In another sign of the difficulties faced by glossy print magazines, there are no longer major monthly women’s fashion magazines in the United States.
Before the global coronavirus pandemic hit about two years ago, Vogue, Elle, InStyle, Cosmopolitan and WSJ, the Wall Street Journal’s luxury fashion insert, each published 12 issues a year in 2019.
Since then, all have reduced print frequency as COVID-19 added more pressure to an already struggling market, with ad dollars increasingly moving online.
WWD research found that Vogue, Condé Nast’s longtime cash cow run by Anna Wintour, is now down to 11 issues a year, Hearst’s Elle 10 issues a year, WSJ. eight issues per year, while Cosmopolitan, another Hearst title, revealed that it would print eight themed issues per year, each devoted to a different topic and numbered rather than tied to a specific month.
More recently, InStyle’s new owner, Dotdash Meredith, recently ended the title’s 27-year run, with Managing Director Neil Vogel saying at the time: from print to digital and, therefore, for a few important brands, print no longer serves the primary purpose of the brand. As such, we will transition to a digital-only future for these brands, which will help us unlock their full potential. »
Until then, InStyle was the last women’s fashion magazine in the United States that still published 12 issues a year, even in 2020, when producing shoots and getting articles from designers were extremely difficult in some months.
Other magazines that lost issues include O, The Oprah Magazine; W; seduce; She Decor; Squire; QG; Good Housekeeping; Vanity Fair and Marie-Claire.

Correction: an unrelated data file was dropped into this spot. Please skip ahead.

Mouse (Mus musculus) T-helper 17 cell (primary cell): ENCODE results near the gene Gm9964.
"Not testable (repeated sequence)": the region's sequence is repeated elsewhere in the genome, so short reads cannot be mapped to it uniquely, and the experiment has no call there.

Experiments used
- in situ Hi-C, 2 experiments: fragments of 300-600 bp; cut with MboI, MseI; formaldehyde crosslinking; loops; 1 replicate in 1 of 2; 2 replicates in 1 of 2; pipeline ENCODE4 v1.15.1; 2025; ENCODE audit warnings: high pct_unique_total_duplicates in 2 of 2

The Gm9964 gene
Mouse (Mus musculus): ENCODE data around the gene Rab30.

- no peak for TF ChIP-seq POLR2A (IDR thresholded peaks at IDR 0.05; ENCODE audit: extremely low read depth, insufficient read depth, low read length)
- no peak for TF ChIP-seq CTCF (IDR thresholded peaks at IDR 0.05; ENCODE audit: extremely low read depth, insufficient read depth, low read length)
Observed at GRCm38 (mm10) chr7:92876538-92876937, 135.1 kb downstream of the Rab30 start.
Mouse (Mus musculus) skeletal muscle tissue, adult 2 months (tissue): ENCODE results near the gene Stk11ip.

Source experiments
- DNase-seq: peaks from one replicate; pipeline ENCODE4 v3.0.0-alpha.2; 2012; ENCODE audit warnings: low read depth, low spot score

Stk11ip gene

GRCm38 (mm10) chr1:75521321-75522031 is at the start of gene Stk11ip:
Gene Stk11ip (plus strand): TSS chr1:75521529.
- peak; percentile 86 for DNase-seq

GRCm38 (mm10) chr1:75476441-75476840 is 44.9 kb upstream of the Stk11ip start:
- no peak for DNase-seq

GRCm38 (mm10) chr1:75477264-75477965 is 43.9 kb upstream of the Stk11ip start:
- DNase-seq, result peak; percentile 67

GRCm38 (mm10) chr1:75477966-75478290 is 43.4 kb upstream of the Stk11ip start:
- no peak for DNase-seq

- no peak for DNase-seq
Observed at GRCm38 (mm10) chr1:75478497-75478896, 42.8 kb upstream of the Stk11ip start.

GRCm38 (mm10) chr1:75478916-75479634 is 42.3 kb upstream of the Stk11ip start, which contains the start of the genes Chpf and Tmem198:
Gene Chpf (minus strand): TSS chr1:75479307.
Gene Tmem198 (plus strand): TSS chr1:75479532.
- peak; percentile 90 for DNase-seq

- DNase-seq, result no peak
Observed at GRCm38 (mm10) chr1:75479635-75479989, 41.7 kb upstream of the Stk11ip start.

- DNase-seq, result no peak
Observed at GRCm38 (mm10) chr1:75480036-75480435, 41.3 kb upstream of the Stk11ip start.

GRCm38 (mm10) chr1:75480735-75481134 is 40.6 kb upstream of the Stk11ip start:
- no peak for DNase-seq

The latter’s new owner, UK-based and publicly traded Future plc, told WWD it will still publish two issues a year, in May and September, the latter being the most crucial month of the year. year for magazine publishers as they seek to seize advertising. dollars. But even before the sale, Hearst quietly reduced the print frequency of Marie Claire from 11 issues to just seven in 2020.
Hearst’s Harper’s Bazaar, meanwhile, dropped to nine issues in 2020, but is now back to 10.
According to the Alliance for Audited Media, which tracks the performance of these publications, Vogue, Cosmopolitan, Harper’s Bazaar, Vanity Fair, Elle and InStyle all saw readership of their print or online magazine editions decline to varying degrees in 2021. , compared to 2020. With a decline of 22%, Cosmopolitan recorded the largest decline, followed by InStyle which fell almost 18%.
Nevertheless, InStyle, which until recently was led by editor-in-chief Laura Brown (she left when the print edition was phased out), saw the largest increase in total viewership thanks to a 71% gain in mobile traffic and a 131% increase in video views. , perhaps helping to explain Dotdash Meredith’s decision to make it digital-only.
Elle’s total audience increased by 2%. In the other direction, Cosmo’s total audience fell by 14.2%, Harper’s Bazaar by 1.5%, Vanity Fair by 17.4% and Vogue by 0.6%.
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